In love with Stephen King’s horror novels, the teenage Mike Flanagan entered high school with both his storytelling and horror-centric sides already in place. It was there, at Archbishop Spalding High School, in Severna Park, Maryland, where the notion of being a professional filmmaker first took shape.
Once he enrolled into Towson University, Flanagan was determined to make movies. At first, though, he wasn't concerned with horror. He wanted to get emo.
Flanagan: I started off making backyard movies. I think it began in fifth grade—I’d get the friends together and we’d make little home movies. I always wanted to make movies but I didn’t know how. It was always something really fun to do. Oddly enough, one of the first movies I ever made was a 22-minute adaptation of Stephen King’s It. We had a little clown mask, and it’s adorable. [Laughs.]
Filmmaking was always something I wanted to do, but I never knew how to get into it and I never really saw it as a realistic career opportunity. When I got to high school, they had a morning TV show you could become a part of, and I started making short films for that, most little satirical, laugh-y films about the dean of students being chased by a dinosaur or something like that. And I really just enjoyed it.
When I finally got to college, my plan was actually to major in secondary education and be a history teacher. Towson University had a film program, and I decided in my freshman year to take that as a great elective. I finally had access to equipment and to other people who wanted to do this for a living. It was like a drug, like, “Oh, my god, I have to figure out how to do this!”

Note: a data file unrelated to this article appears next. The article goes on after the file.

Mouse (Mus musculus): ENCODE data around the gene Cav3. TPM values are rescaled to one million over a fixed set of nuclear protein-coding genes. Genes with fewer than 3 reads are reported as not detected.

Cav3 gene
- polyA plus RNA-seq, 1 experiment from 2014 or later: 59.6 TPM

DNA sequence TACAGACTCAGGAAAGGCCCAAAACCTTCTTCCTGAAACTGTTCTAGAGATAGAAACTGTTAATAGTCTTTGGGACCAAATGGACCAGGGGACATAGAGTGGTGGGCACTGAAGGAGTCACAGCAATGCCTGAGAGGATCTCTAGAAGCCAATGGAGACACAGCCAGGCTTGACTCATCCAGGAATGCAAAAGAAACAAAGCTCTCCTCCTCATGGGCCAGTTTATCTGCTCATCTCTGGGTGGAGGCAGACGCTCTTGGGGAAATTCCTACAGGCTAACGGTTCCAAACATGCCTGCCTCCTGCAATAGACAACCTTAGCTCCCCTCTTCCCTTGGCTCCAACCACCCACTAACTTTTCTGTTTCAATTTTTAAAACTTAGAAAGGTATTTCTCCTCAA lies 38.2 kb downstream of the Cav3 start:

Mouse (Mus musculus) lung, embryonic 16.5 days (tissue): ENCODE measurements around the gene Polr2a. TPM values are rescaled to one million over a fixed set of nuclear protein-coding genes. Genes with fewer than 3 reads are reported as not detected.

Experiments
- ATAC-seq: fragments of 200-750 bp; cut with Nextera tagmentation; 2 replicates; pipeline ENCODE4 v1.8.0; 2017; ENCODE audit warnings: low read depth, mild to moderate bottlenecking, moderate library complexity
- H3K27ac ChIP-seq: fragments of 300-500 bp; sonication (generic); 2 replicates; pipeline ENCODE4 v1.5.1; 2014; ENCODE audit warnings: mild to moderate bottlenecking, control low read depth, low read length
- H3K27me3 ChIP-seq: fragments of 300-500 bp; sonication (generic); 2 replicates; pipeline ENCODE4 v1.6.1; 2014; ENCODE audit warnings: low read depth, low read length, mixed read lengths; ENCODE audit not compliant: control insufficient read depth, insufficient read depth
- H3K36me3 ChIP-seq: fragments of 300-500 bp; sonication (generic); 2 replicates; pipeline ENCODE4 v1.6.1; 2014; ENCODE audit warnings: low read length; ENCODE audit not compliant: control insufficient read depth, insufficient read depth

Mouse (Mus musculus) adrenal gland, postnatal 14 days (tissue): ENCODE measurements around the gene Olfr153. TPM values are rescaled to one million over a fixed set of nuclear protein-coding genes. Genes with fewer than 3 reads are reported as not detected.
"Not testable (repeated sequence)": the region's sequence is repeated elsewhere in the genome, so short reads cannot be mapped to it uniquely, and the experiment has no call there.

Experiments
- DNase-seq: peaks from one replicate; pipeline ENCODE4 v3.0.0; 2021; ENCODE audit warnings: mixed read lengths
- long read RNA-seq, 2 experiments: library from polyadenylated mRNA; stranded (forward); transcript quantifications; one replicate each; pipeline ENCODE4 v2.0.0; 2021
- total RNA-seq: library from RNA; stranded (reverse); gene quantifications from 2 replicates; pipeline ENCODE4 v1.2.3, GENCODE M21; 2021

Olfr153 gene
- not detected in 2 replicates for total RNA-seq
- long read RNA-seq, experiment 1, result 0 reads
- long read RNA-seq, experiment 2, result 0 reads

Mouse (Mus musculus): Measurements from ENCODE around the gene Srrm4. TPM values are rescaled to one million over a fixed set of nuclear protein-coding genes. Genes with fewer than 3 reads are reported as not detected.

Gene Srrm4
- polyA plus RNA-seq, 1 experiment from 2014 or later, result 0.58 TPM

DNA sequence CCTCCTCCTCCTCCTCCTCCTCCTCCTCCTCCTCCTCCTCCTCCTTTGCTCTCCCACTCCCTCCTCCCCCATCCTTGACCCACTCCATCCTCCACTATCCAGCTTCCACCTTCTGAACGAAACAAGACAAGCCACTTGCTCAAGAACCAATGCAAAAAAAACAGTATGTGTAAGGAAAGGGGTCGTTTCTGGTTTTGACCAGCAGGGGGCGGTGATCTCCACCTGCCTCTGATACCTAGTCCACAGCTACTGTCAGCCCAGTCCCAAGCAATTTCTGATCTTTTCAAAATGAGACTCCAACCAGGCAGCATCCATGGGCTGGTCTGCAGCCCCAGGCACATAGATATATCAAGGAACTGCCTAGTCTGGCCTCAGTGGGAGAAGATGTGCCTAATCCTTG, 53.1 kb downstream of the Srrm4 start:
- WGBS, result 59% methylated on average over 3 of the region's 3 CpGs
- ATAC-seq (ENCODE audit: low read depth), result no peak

I wasn’t patient enough to wait for the curriculum to allow me to make a movie—you’d wait for three years until your senior year, when you’d make something as part of a team on a 20-minute, 60MM short. But I couldn’t wait. My sophomore year, a mini DV has just shown up on the market, and people were going off and making these little mini DVD features. So I rounded up a bunch of people, scraped together a little bit of money, and made my first feature, which was called Makebelieve. It was all about sophomore college dating angst, which, at the time, I thought I had so much to say about. [Laughs.] I thought I had so much to say about love, and I didn’t. At all.
That movie and the two following it [Still Life and Ghosts of Hamilton Street], which were all made as an undergrad and on DV and all about college dating, were, I like to say, unfit for public consumption, but they were incredible learning experiences. I learned a ton about the mechanics of actually making a movie. That’s where I learned how to edit because there wasn’t anybody else to do it. I had to get used to editing my own stuff.
So I made the college dating movie three times before I realized nobody wanted to see it. [Laughs.] After that, I moved out to LA. You show up there, look around, and say, “I want to make movies,” but quickly realize that everyone there does, too. There’s no path or real answer for what steps you need to take to get to that point, so I started working as a freelance editor where I could.